How Metal Elements Differ From Nonmetal Elements

There are currently 118 known elements on the periodic table, many of which are classified as either a metal or nonmetal. The former are found on the left side of the periodic table, whereas the latter are found on the right side of the periodic table. Aside from their placement on the periodic table, though, there are several key differences between metal and nonmetal elements.

What Is a Metal Element?

By definition, a metal element is an element that form positive ions and has metallic bonds. Most elements on the periodic table are metals. Examples of metal elements include iron, copper, silver, mercury, lead, aluminum, gold, platinum, zinc, nickel and tin.

What Is a Nonmetal Element?

A nonmetal element, on the other hand, is an element that lacks the characteristics of its metal counterparts. Nonmetal elements don’t form positive ions, nor do they possess metallic bonds. Examples of nonmetal elements include hydrogen, helium, nitrogen, oxygen, fluorine, chlorine, sulfur, argon, xenon, radon and phosphorus. Nonmetal elements are rarer than metal elements, but there are still plenty of them available on the periodic chart.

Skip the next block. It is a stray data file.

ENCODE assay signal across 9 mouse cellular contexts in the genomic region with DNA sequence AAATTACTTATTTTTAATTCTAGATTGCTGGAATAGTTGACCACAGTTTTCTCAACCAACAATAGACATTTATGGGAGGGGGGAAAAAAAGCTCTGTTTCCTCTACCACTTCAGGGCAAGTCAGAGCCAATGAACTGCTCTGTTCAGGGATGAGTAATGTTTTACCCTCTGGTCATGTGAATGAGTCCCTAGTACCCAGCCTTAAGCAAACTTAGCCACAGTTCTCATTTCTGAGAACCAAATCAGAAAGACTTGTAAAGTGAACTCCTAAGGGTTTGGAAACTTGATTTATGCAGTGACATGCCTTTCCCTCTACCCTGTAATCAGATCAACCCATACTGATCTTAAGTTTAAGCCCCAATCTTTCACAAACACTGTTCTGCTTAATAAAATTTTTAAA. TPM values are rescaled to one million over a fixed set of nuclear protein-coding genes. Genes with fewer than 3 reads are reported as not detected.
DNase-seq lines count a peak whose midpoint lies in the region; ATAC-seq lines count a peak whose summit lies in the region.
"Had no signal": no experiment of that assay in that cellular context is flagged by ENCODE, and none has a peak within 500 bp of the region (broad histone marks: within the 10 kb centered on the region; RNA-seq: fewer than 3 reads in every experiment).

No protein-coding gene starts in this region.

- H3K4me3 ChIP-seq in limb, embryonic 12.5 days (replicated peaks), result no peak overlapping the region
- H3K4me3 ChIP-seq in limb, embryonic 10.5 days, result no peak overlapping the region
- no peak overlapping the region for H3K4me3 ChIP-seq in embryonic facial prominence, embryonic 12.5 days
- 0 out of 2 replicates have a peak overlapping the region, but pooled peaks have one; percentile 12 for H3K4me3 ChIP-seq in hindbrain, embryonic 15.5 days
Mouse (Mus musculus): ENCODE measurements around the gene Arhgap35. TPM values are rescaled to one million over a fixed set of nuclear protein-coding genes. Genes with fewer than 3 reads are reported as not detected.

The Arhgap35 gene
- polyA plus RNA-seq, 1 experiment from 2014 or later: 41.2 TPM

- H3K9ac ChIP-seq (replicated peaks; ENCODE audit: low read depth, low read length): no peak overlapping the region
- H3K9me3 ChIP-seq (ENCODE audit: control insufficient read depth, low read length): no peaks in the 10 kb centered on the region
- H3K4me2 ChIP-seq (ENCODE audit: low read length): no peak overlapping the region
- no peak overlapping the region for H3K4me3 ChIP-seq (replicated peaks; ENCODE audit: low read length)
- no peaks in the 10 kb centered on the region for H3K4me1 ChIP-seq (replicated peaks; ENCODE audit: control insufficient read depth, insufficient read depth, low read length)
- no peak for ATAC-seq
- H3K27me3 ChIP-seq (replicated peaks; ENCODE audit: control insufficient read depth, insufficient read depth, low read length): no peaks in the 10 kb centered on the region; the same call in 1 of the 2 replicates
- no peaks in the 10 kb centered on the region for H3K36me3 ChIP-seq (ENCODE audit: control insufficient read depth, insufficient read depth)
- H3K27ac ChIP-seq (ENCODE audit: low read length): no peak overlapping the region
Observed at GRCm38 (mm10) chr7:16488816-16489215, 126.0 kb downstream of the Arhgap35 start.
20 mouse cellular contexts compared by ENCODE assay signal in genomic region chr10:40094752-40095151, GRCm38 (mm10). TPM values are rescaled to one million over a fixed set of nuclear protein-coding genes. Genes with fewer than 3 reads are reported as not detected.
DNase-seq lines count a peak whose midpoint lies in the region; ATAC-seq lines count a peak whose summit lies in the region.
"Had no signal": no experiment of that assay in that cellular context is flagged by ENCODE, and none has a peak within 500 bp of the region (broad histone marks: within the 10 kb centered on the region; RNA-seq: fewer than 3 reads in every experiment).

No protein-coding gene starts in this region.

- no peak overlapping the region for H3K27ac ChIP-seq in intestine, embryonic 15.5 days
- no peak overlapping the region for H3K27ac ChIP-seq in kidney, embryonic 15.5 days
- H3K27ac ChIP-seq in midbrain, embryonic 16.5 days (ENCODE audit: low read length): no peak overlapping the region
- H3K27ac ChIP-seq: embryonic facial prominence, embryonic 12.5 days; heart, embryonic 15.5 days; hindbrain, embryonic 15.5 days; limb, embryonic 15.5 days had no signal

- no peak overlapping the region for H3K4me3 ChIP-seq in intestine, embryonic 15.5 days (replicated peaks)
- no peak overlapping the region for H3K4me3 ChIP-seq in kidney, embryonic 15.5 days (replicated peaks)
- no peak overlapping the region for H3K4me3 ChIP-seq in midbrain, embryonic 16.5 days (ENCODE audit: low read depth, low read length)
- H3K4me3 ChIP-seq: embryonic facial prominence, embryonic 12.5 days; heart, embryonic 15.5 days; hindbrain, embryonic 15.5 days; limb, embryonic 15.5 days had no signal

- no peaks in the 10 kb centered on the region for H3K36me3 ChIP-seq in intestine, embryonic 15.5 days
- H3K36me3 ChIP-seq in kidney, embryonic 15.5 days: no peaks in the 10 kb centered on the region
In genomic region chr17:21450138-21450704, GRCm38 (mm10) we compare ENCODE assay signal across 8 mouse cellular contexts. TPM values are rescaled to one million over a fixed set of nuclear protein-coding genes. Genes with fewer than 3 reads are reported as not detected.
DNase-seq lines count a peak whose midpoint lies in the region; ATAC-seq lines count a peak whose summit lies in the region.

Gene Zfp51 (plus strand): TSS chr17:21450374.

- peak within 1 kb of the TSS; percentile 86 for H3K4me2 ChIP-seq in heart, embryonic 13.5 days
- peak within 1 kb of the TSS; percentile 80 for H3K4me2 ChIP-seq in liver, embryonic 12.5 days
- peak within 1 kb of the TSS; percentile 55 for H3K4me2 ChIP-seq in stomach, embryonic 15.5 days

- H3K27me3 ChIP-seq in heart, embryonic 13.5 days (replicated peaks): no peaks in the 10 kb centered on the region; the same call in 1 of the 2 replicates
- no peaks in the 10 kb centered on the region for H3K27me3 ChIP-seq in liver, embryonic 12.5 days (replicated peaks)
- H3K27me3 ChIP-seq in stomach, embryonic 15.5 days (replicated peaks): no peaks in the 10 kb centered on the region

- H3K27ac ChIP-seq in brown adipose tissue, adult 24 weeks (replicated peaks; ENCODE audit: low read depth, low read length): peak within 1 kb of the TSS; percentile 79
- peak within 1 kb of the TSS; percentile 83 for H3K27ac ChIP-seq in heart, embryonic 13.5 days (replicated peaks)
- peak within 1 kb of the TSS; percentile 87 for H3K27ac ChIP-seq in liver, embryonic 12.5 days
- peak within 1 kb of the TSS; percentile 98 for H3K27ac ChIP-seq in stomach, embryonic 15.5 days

Differences Between Metal and Nonmetal Elements

Now that you know the basic definitions of metal and nonmetal elements, you might be wondering how they differ. While each element on the periodic table has its own unique properties, all metal elements generally share some common characteristics, and all nonmetal elements also share some common characteristics.

For starters, metal elements have high electrical conductivity properties. They are able to pass electricity with minimal restriction, making them ideal for use in wires and cables. Furthermore, metal elements have a higher melting point than that of nonmetal elements. In other words, it takes more heat for a metal element to melt than it does for a nonmetal element to melt. Metal elements are also malleable and ductile, allowing them to be “worked.”

Nonmetal elements have poor electrical, as well as thermal, conductivity. They aren’t able to pass electricity or heat as well as metal elements. Additionally, nonmetal elements have a dull appearance, which is in stark contrast to the lustrous appearance exhibited by metal elements.

What About Metalloids?

In addition to metals and nonmetals, there are also metalloids on the periodic table. Metalloids are unique because their properties fall somewhere between those of metal and nonmetal elements. They aren’t particularly lustrous, nor are they are particularly dull. Rather, they fall somewhere in the middle regarding their appearance and other properties.

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